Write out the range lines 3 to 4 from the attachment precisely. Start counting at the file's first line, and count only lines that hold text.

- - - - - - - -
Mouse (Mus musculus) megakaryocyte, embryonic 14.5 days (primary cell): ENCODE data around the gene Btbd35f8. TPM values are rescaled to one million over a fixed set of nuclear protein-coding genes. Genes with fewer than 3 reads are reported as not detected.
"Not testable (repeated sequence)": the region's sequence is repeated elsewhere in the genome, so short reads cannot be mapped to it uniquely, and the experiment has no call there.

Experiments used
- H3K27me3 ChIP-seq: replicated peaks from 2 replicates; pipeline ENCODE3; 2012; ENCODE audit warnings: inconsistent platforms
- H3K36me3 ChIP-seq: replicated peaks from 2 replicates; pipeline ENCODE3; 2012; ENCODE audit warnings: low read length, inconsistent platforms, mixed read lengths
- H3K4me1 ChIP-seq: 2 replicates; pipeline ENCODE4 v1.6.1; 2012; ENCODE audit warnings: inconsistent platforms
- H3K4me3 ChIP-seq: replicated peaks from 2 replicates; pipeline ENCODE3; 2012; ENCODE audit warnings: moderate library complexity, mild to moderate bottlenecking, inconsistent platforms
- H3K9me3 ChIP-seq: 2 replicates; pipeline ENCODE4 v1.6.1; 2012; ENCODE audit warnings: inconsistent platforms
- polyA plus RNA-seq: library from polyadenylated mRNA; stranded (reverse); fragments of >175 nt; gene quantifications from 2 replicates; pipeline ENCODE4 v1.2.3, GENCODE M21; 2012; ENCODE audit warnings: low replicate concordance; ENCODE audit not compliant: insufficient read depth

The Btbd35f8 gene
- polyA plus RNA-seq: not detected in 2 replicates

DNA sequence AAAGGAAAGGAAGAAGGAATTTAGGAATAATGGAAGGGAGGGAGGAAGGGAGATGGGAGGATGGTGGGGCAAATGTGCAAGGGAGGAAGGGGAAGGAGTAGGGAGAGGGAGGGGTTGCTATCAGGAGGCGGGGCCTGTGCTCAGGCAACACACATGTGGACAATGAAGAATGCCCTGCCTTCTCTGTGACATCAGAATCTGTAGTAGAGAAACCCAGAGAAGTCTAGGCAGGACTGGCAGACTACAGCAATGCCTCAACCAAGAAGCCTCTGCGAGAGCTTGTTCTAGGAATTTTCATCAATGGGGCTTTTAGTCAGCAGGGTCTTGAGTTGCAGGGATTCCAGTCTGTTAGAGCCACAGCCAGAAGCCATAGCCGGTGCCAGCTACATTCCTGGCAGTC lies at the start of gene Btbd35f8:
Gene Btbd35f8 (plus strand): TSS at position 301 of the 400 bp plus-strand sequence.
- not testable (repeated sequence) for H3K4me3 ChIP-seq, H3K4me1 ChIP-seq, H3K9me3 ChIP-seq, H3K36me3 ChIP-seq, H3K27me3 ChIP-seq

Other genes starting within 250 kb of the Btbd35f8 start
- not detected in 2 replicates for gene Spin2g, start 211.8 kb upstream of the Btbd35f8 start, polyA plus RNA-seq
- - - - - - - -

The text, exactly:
Experiments used
- H3K27me3 ChIP-seq: replicated peaks from 2 replicates; pipeline ENCODE3; 2012; ENCODE audit warnings: inconsistent platforms